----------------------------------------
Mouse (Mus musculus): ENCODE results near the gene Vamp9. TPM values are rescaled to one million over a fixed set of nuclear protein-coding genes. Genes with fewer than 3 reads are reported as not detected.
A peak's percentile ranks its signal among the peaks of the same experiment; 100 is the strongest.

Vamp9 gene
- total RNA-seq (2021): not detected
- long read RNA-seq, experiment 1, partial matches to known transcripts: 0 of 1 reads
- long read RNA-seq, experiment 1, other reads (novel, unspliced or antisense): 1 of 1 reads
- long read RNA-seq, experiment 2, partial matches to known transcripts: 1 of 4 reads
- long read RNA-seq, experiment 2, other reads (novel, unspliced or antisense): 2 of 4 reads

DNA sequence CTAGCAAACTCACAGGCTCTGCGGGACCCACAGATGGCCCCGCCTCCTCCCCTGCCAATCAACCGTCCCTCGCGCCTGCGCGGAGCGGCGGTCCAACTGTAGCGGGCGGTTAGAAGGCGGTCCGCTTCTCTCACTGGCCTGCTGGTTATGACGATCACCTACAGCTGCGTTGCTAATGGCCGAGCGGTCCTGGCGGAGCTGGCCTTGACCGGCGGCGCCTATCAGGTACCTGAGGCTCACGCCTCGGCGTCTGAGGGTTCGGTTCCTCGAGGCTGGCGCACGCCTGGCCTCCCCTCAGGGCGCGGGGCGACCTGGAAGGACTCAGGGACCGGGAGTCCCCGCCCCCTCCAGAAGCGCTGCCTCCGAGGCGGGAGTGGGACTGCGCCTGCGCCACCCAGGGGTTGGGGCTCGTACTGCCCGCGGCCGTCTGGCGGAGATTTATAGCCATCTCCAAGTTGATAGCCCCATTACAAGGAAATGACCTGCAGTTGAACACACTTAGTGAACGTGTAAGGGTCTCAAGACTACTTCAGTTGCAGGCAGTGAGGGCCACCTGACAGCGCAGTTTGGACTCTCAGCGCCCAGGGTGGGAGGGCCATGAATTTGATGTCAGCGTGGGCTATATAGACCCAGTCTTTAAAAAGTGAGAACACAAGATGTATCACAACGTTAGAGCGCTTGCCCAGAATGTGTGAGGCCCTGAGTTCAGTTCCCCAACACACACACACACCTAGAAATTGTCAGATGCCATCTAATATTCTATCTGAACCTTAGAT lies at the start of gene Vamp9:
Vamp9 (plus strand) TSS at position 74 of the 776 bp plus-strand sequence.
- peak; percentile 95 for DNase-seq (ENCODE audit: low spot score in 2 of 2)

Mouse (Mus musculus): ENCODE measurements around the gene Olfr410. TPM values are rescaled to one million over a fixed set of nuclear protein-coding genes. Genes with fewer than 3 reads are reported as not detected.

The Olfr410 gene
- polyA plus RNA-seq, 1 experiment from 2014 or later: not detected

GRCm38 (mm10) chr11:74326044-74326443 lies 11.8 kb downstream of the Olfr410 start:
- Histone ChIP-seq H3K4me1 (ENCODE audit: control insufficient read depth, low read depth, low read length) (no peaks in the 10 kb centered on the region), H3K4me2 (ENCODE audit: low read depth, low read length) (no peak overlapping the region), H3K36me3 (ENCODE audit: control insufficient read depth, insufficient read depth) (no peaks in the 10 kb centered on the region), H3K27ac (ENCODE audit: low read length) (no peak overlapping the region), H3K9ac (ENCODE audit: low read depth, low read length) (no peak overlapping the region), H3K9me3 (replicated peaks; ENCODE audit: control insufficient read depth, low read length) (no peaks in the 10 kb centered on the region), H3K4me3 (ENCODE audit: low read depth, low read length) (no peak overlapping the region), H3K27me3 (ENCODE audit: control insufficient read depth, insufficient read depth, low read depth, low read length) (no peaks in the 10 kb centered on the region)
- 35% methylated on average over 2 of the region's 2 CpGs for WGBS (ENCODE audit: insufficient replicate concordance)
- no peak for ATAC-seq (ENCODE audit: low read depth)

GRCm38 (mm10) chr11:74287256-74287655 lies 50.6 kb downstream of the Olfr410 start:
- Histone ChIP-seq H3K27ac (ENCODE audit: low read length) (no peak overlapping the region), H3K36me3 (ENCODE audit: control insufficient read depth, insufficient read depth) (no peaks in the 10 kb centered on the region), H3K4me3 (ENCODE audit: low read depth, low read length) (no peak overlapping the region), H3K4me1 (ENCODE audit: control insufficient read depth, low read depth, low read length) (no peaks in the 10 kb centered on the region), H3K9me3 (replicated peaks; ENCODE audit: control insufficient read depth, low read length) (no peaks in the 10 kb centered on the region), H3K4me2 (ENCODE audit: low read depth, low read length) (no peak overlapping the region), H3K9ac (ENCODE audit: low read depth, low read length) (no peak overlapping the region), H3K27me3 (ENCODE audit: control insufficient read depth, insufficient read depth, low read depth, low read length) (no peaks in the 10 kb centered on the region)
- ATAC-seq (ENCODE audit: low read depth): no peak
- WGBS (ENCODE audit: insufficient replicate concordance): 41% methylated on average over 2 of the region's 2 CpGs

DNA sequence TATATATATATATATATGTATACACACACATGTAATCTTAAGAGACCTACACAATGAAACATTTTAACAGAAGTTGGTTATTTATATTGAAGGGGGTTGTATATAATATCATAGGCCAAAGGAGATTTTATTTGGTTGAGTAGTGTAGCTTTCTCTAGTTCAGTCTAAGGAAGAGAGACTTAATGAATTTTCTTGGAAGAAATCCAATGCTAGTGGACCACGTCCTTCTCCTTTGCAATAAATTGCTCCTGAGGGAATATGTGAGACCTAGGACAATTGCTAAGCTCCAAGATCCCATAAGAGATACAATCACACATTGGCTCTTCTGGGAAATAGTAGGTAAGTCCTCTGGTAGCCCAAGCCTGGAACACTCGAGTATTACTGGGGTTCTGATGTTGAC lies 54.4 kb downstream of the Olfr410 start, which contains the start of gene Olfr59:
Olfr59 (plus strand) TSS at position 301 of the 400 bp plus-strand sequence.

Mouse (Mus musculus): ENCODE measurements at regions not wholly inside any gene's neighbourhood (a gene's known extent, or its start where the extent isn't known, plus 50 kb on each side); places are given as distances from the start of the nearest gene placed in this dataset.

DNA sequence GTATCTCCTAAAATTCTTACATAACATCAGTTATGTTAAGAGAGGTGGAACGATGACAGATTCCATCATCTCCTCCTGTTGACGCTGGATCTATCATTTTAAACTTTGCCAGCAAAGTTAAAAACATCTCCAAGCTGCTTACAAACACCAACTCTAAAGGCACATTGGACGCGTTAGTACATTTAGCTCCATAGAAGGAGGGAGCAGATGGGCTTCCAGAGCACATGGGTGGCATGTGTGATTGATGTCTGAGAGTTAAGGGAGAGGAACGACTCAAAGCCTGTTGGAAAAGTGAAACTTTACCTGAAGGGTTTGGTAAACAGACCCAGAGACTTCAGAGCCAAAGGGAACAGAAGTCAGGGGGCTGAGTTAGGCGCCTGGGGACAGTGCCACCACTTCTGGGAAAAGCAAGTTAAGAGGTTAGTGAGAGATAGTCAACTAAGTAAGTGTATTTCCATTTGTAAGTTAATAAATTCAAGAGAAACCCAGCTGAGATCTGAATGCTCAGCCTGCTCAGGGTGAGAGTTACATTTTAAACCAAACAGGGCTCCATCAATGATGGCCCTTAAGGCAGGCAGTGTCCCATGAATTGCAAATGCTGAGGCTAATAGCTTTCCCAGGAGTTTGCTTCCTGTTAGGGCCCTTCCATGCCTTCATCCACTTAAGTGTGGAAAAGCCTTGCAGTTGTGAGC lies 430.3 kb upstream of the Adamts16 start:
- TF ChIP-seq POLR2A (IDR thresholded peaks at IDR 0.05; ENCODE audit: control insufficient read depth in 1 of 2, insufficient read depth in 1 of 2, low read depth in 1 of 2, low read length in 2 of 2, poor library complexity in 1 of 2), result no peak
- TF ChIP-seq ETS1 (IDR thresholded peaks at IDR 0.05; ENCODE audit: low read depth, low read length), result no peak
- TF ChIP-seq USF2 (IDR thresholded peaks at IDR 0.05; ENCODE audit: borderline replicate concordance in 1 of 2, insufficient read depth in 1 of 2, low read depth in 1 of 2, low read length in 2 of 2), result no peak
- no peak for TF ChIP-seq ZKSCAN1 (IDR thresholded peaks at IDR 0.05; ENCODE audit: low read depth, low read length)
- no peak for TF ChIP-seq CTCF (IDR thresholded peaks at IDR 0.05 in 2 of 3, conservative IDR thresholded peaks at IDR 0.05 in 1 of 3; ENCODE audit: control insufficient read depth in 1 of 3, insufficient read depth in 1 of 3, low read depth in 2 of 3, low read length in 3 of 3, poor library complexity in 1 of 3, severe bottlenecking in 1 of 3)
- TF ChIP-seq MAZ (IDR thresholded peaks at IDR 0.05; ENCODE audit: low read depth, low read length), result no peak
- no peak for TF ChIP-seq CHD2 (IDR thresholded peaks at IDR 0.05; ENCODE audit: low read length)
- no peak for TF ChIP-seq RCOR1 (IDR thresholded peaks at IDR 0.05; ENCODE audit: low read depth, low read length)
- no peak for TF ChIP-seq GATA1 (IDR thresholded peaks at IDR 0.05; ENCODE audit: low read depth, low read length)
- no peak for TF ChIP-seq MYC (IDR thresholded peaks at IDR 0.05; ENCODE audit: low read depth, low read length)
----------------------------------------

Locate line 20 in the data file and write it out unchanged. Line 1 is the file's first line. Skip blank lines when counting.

- Histone ChIP-seq H3K27ac (ENCODE audit: low read length) (no peak overlapping the region), H3K36me3 (ENCODE audit: control insufficient read depth, insufficient read depth) (no peaks in the 10 kb centered on the region), H3K4me3 (ENCODE audit: low read depth, low read length) (no peak overlapping the region), H3K4me1 (ENCODE audit: control insufficient read depth, low read depth, low read length) (no peaks in the 10 kb centered on the region), H3K9me3 (replicated peaks; ENCODE audit: control insufficient read depth, low read length) (no peaks in the 10 kb centered on the region), H3K4me2 (ENCODE audit: low read depth, low read length) (no peak overlapping the region), H3K9ac (ENCODE audit: low read depth, low read length) (no peak overlapping the region), H3K27me3 (ENCODE audit: control insufficient read depth, insufficient read depth, low read depth, low read length) (no peaks in the 10 kb centered on the region)